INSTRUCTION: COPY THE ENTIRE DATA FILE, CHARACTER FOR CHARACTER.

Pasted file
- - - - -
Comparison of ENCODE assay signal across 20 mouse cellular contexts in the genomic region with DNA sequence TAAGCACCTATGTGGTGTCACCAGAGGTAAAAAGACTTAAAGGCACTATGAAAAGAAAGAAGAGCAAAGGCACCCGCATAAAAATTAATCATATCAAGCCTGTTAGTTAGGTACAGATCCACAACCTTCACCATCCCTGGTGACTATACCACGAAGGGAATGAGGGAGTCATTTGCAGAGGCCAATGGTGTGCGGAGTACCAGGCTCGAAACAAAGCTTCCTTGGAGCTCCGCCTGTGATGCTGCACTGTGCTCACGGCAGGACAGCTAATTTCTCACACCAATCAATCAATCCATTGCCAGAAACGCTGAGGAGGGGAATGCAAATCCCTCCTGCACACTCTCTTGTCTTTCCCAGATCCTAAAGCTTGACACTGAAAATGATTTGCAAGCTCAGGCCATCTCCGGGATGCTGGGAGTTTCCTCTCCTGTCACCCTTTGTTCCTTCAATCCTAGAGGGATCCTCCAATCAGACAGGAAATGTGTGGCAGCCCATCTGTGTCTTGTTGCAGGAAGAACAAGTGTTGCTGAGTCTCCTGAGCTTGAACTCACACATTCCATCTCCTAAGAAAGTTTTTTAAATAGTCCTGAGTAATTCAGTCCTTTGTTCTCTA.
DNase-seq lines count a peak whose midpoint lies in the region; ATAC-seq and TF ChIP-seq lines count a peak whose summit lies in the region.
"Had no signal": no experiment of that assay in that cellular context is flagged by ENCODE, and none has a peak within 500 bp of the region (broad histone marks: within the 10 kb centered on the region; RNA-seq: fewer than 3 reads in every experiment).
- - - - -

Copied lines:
Comparison of ENCODE assay signal across 20 mouse cellular contexts in the genomic region with DNA sequence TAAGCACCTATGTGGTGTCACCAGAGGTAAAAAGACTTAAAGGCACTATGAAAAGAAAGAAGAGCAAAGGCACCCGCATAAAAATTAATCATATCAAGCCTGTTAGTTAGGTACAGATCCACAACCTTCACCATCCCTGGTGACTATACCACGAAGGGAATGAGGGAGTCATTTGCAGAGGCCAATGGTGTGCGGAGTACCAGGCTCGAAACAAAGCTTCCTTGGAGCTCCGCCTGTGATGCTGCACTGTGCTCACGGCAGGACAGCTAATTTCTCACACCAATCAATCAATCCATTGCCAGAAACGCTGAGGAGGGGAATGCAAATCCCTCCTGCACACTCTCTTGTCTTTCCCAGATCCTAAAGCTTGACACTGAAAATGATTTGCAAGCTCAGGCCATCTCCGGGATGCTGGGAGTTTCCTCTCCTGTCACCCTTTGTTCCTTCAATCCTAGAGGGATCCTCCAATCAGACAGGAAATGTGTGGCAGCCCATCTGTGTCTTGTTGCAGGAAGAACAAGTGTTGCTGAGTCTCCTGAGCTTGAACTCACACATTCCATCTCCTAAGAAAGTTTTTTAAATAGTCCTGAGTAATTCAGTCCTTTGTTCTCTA.
DNase-seq lines count a peak whose midpoint lies in the region; ATAC-seq and TF ChIP-seq lines count a peak whose summit lies in the region.
"Had no signal": no experiment of that assay in that cellular context is flagged by ENCODE, and none has a peak within 500 bp of the region (broad histone marks: within the 10 kb centered on the region; RNA-seq: fewer than 3 reads in every experiment).